Mr Modi failed his constitutional and moral obligations
Tehelka has carried out a sting operation in which many of the accused in Gujarat 2002 have recounted in grisly details the horrible killings, rioting and rapes which marked one of the worst riots in modern India. The B.J.P has reacted characteristically, dismissing Tehelka’s findings as a hatchet job, and has linked it to the impending elections in Gujarat.
Tehelka’s ideological leanings are also well known and so is its closeness to the Congress party. It is also true that most of the rioters haven’t directly named Modi–rather, they have implicated themselves. No doubt, Tehelka’s claim of ”irrefutable proof” must be taken with the pinch of salt and it is quite likely that none of the evidence will stand the test in a court of law.
But does that absolve Modi?
What is the primary responsibility of the state vis-a-vis its citizens? It is to secure and guarantee the life and liberty of its citizens. Equally, in times of strife, the state must be a neutral arbiter–indeed a moral one–which makes no distinction between its citizens. It must strive to secure justice for all. A state which fails to fulfill this function loses the moral authority to govern.
Therefore, it is useless nitpicking to examine if Modi actually gave the orders for the riots; whether the police was explicitly asked to stand by while hundreds were butchered in acts of senseless and wanton violence. The point is that Modi could have done more–much more. He chose not to. Most of those who have been implicated in the riots were men who held high positions in Modi’s government or in his party. It is difficult to believe that an efficient administrator like Modi would be completely unaware of the situation at hand. Yet, he remained silent. Why?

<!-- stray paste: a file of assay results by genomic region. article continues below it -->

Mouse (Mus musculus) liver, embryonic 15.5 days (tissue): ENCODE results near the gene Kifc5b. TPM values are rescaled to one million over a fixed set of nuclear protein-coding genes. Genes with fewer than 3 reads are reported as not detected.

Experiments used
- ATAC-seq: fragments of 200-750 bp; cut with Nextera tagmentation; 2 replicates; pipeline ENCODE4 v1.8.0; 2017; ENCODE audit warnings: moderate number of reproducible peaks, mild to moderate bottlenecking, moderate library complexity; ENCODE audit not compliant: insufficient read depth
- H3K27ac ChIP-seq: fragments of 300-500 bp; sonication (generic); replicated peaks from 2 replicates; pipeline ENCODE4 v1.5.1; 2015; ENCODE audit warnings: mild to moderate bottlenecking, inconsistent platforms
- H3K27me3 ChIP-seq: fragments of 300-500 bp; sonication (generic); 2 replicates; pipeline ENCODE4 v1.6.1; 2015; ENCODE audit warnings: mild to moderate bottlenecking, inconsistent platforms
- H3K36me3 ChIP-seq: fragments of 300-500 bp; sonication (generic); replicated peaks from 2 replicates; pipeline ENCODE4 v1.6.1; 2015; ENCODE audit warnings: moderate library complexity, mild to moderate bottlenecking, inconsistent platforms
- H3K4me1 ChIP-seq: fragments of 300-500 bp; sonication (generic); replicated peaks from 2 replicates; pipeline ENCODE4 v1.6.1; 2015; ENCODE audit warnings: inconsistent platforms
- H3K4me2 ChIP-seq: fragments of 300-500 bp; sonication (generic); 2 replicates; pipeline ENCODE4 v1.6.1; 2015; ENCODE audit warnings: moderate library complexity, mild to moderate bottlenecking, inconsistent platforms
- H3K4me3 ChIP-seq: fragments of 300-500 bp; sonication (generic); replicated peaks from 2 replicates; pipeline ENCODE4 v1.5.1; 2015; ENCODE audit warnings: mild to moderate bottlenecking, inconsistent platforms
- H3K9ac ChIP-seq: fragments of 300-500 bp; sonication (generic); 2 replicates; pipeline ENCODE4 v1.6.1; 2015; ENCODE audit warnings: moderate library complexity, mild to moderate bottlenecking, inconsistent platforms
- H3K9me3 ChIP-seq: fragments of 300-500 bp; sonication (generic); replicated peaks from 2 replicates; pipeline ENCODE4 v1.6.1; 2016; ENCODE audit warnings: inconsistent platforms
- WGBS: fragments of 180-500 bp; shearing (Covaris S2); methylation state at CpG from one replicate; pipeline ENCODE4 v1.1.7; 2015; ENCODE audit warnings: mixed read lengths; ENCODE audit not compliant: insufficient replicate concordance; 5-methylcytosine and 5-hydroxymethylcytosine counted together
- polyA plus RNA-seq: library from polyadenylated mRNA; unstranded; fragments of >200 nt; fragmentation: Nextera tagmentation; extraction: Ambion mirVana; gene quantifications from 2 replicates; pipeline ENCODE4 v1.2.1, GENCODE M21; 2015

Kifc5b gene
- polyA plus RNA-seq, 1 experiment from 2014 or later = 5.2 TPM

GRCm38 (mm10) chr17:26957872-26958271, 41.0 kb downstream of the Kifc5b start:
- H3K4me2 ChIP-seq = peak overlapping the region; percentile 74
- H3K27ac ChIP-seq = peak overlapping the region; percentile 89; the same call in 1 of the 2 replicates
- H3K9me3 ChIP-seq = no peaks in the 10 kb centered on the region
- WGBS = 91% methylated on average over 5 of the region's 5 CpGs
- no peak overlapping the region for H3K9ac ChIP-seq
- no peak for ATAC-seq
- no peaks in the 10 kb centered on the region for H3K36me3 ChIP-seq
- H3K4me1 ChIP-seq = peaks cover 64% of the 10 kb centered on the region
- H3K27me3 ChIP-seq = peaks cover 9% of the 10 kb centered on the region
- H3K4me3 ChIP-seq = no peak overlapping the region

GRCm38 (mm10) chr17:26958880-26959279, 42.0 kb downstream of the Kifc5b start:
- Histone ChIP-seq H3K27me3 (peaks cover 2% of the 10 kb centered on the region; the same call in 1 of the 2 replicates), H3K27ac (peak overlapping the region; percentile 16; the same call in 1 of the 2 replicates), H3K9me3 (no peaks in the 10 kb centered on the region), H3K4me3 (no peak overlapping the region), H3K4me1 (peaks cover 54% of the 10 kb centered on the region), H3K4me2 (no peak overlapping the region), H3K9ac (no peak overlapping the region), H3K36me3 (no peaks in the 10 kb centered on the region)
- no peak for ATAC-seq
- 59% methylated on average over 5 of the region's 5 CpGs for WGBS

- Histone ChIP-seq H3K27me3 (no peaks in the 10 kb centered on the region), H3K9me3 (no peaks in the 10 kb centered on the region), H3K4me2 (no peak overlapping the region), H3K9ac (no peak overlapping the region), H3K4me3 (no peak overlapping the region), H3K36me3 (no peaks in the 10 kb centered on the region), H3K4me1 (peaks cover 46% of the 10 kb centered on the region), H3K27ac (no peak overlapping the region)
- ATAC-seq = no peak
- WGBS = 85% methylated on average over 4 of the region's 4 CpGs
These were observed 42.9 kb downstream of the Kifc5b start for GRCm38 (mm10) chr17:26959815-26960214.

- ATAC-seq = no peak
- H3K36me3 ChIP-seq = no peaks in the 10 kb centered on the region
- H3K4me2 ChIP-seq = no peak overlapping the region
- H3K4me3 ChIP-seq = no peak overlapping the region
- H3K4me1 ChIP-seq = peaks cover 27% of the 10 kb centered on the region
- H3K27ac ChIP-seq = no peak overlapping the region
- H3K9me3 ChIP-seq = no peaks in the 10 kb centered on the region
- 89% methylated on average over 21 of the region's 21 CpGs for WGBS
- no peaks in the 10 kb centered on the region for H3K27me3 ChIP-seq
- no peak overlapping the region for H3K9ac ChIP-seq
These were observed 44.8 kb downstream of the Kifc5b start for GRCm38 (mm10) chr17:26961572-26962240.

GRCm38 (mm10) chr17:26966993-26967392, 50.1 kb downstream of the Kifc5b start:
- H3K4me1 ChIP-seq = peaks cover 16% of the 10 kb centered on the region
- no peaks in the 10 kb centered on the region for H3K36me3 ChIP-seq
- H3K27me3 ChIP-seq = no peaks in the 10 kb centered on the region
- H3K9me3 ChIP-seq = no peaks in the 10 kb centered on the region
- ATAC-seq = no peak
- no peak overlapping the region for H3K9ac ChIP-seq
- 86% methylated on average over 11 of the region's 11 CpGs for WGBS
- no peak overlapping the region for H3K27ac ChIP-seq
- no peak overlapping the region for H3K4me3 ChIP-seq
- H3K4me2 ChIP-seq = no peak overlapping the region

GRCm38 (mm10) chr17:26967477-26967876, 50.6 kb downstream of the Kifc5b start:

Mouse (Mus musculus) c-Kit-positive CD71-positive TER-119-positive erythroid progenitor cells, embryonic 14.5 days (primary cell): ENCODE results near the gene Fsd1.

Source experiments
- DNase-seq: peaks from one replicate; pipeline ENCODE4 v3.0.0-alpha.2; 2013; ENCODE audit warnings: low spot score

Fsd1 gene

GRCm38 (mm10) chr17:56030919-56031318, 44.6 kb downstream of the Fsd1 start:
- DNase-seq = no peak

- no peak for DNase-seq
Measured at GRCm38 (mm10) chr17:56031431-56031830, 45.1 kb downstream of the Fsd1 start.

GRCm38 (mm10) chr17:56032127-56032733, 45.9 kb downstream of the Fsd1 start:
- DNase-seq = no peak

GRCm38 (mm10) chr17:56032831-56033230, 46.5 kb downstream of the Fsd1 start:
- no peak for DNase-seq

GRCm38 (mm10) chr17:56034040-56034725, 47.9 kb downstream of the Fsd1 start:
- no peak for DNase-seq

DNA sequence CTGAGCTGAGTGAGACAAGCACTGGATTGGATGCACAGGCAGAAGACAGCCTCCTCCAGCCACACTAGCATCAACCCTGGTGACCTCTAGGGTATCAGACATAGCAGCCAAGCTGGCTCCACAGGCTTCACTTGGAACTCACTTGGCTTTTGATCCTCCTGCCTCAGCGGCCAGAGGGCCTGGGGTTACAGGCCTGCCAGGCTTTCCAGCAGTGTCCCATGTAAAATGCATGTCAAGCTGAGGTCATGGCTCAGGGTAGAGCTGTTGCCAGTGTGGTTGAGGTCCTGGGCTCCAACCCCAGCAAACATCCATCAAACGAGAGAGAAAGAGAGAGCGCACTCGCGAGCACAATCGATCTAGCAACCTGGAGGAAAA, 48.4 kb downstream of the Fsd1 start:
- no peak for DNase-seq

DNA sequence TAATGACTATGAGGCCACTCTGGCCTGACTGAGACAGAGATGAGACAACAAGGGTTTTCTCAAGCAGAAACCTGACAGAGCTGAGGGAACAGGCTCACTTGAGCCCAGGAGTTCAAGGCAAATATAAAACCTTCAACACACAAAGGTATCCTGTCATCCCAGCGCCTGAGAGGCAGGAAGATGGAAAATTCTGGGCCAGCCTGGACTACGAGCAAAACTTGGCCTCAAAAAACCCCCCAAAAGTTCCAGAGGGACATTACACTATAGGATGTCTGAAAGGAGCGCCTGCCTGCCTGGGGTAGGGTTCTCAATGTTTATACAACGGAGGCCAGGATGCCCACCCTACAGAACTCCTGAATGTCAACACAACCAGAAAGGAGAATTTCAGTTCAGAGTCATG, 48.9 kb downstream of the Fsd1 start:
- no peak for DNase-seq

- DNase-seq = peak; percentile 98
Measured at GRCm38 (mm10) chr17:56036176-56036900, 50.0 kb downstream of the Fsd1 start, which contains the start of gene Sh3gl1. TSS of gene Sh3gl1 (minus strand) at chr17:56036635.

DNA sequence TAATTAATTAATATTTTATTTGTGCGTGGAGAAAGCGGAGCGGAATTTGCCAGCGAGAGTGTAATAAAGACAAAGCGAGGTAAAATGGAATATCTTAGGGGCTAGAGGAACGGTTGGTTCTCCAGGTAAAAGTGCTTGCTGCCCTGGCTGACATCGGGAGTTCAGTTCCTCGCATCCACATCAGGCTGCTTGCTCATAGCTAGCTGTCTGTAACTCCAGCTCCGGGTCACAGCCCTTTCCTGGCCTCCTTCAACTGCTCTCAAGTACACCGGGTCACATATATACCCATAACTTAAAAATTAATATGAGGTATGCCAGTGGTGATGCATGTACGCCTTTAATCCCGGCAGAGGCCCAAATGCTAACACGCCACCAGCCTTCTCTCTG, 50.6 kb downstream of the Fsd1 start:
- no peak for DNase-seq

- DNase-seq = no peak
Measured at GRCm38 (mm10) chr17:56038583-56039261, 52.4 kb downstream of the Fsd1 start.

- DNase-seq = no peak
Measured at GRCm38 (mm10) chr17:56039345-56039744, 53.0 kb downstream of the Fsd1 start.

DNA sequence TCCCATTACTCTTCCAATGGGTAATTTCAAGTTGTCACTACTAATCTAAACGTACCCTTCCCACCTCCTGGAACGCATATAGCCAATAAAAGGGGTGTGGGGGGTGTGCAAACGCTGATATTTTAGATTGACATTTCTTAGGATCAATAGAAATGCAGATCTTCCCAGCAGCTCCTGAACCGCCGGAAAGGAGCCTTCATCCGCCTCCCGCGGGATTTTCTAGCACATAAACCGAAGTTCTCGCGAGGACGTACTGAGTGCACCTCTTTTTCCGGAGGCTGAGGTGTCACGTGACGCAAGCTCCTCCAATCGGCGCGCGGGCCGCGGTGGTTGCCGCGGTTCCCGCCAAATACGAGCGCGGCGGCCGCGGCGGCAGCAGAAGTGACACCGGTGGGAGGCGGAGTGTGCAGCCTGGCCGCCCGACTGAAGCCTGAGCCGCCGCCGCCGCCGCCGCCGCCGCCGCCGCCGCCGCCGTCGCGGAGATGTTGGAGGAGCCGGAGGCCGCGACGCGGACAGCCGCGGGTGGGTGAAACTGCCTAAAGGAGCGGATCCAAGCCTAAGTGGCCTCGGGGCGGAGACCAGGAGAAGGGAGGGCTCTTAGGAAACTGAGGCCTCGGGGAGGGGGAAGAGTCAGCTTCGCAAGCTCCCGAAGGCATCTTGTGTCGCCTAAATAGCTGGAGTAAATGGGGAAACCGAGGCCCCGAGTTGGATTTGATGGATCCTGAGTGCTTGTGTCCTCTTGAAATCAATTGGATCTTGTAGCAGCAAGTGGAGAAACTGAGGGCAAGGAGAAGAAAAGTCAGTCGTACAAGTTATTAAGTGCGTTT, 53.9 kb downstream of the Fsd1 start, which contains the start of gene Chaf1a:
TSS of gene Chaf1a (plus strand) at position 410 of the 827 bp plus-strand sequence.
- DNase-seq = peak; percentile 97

But what is more galling is Modi’s refusal to come to terms with what has happened. He may have reinvented himself as ”Mr development”, his rhetoric may have changed to Gujarat’s asmita, but it is doubtful that if he is any different from the Modi of 2002. Has he ever taken any pro-active role in punishing the rioters? Has he admitted to his administrative failures? Instead, he has attempted to paint the riots as something which happened eons ago and which simply doesn’t matter anymore. But surely the process of forgetting–of reconciliation–would be much harder for those who suffered during the riots. Modi has done absolutely nothing to ease the process.
Many of my friends on the Right (and indeed on INI) endorse Modi brand of politics. It is regretful. Notwithstanding Modi’s administrative acumen and pro-market policies, he can never emerge as the mascot of the Indian Right. After all, the starting point of any such movement must be respect for the individual irrespective of his community allegiance. A chief minister who presided over an administration where people were killed only for the religion they professed can never lead a movement which would place the individual at the pinnacle.
Modi brand of politics with its emphasis on hatred, its violation of constitutional guarantees and obligations, and its utter disregard for the sanctity of human life is dangerous for India’s future.
It is high time Mr Modi is asked to leave.